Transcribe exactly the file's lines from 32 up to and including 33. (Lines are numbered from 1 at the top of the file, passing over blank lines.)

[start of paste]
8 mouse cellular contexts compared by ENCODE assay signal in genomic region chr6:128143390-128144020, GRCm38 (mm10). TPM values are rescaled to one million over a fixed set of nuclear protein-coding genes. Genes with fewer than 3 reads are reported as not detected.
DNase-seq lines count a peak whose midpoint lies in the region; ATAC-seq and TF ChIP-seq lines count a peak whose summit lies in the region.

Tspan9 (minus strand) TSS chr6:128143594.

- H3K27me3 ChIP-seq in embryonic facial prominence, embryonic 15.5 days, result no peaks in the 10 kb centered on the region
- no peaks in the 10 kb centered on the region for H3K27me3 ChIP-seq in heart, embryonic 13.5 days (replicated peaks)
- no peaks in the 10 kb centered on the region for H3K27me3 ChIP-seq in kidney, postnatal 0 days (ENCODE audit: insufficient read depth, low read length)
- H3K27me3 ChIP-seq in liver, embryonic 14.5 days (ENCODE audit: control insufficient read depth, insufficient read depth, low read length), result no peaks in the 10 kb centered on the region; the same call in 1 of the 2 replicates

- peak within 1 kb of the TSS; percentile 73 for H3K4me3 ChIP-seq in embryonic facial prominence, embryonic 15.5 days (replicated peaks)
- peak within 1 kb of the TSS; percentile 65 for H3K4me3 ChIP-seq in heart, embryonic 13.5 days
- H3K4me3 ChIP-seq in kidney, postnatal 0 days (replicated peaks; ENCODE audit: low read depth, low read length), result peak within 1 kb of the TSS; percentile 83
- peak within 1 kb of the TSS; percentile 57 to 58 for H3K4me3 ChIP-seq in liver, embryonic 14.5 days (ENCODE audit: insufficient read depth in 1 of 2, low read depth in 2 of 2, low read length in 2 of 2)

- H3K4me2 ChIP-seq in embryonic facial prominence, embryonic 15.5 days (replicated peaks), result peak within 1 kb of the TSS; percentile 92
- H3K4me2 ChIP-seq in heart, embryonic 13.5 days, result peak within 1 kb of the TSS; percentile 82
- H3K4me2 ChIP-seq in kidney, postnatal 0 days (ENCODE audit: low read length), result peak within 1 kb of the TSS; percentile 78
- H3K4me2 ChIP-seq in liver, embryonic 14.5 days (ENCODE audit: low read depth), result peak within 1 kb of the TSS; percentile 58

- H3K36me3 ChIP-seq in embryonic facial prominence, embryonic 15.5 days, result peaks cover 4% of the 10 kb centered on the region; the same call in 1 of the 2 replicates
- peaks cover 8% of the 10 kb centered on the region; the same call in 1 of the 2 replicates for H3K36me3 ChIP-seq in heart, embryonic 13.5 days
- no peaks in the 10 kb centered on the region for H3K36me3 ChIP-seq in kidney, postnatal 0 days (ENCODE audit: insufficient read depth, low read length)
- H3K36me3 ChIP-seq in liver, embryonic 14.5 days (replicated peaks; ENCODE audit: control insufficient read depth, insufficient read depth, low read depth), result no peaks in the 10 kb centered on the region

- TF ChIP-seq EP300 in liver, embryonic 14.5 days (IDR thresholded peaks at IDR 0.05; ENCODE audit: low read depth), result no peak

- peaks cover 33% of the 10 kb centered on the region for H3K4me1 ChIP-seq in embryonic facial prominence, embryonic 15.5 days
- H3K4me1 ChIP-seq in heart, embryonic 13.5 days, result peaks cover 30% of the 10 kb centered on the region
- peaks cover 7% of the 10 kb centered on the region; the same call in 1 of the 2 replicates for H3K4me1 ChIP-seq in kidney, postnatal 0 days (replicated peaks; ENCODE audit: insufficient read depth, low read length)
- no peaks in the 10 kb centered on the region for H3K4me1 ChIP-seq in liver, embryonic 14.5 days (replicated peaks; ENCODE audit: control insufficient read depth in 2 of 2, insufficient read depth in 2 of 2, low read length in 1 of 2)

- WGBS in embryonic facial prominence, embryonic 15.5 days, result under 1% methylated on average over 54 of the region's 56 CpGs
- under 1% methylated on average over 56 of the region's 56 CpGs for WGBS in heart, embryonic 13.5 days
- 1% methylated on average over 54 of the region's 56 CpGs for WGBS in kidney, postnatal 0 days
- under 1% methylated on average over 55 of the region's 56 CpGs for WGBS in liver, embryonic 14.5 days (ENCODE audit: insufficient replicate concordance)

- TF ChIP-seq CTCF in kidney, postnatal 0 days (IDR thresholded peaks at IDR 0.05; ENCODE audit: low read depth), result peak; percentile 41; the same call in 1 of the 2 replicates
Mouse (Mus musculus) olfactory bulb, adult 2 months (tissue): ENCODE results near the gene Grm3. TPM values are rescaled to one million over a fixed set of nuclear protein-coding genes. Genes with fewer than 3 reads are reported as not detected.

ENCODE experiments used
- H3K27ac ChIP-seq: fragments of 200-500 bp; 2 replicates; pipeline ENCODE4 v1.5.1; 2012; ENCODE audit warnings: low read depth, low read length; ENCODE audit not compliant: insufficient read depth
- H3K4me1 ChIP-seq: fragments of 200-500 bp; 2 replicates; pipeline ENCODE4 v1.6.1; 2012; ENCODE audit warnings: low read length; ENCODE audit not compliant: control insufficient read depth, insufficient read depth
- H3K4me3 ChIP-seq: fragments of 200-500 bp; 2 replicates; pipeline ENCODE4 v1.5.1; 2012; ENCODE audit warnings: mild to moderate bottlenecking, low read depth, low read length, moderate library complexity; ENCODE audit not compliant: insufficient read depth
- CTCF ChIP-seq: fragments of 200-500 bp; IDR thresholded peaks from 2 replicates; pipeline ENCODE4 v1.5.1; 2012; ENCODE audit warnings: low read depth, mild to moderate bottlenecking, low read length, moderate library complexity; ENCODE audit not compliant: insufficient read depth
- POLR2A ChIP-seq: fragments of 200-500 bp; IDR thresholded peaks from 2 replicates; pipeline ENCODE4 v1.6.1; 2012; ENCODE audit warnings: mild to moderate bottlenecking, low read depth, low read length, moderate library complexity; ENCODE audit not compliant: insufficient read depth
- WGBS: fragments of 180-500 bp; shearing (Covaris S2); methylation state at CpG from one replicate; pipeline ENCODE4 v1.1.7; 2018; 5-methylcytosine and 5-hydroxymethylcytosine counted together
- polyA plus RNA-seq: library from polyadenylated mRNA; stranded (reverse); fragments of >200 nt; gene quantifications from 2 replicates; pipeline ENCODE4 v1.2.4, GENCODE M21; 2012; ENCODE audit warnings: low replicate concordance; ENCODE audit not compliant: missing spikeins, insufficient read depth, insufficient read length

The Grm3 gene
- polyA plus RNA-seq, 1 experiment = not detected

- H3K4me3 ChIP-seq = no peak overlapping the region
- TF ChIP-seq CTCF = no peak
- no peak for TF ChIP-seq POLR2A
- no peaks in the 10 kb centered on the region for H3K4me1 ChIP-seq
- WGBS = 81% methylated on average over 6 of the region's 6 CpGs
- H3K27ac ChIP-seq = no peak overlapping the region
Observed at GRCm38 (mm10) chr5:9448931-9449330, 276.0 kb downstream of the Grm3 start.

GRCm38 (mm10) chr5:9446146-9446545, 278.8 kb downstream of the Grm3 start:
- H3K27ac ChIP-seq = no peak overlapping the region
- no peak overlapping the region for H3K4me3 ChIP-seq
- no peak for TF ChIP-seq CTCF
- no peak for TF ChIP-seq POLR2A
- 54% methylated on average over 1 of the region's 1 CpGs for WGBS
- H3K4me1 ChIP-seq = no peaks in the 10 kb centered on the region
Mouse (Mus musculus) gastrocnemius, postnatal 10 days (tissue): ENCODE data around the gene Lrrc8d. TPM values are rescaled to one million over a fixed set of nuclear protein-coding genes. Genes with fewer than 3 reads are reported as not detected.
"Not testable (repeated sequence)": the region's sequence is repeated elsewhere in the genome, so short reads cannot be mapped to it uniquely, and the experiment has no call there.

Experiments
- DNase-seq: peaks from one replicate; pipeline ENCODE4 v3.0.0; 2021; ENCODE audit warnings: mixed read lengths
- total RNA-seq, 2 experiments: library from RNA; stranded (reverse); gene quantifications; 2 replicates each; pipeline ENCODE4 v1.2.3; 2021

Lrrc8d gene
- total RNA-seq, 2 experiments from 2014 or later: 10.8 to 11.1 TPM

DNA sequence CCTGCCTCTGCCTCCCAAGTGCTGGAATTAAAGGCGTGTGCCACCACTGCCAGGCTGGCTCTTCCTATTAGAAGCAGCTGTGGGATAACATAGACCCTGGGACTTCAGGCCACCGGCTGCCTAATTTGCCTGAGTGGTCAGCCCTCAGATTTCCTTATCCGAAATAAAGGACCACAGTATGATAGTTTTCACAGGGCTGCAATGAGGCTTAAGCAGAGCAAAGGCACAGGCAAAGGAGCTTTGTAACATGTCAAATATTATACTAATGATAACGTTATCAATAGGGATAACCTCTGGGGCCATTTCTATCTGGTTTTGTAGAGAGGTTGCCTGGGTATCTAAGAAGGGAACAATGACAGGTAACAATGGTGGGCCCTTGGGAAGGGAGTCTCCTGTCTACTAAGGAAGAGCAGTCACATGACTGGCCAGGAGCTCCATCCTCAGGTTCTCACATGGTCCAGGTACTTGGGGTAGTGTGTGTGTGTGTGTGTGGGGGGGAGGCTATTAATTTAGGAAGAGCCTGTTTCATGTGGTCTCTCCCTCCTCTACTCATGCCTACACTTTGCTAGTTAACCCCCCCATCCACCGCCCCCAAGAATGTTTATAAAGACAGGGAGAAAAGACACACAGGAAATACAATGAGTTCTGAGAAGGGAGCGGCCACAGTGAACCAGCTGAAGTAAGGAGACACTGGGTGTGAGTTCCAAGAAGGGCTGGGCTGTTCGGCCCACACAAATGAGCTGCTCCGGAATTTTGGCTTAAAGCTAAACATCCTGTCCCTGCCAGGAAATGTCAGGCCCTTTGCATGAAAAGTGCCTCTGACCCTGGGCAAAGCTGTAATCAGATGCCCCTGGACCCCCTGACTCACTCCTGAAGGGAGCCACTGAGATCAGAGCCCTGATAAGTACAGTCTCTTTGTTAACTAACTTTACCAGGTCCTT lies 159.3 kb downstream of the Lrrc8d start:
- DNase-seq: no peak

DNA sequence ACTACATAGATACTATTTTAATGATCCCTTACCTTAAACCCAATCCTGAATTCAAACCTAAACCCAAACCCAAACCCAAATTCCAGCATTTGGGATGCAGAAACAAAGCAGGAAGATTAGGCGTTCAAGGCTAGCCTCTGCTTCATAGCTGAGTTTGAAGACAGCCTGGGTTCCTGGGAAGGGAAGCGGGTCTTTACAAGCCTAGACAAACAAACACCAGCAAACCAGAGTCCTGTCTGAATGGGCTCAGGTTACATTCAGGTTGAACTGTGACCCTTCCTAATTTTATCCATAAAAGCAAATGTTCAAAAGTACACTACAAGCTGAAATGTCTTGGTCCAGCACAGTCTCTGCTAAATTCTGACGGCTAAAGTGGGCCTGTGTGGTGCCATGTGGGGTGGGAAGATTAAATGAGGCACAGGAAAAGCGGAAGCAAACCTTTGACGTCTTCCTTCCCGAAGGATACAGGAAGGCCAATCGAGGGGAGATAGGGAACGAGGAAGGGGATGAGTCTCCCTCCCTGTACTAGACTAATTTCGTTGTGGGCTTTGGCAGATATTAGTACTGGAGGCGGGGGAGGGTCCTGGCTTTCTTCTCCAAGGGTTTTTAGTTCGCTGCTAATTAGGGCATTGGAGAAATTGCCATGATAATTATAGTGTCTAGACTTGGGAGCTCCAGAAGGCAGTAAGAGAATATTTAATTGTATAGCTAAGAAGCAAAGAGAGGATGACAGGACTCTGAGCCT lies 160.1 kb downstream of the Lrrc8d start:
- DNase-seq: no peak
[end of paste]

- H3K27ac ChIP-seq: fragments of 200-500 bp; 2 replicates; pipeline ENCODE4 v1.5.1; 2012; ENCODE audit warnings: low read depth, low read length; ENCODE audit not compliant: insufficient read depth
- H3K4me1 ChIP-seq: fragments of 200-500 bp; 2 replicates; pipeline ENCODE4 v1.6.1; 2012; ENCODE audit warnings: low read length; ENCODE audit not compliant: control insufficient read depth, insufficient read depth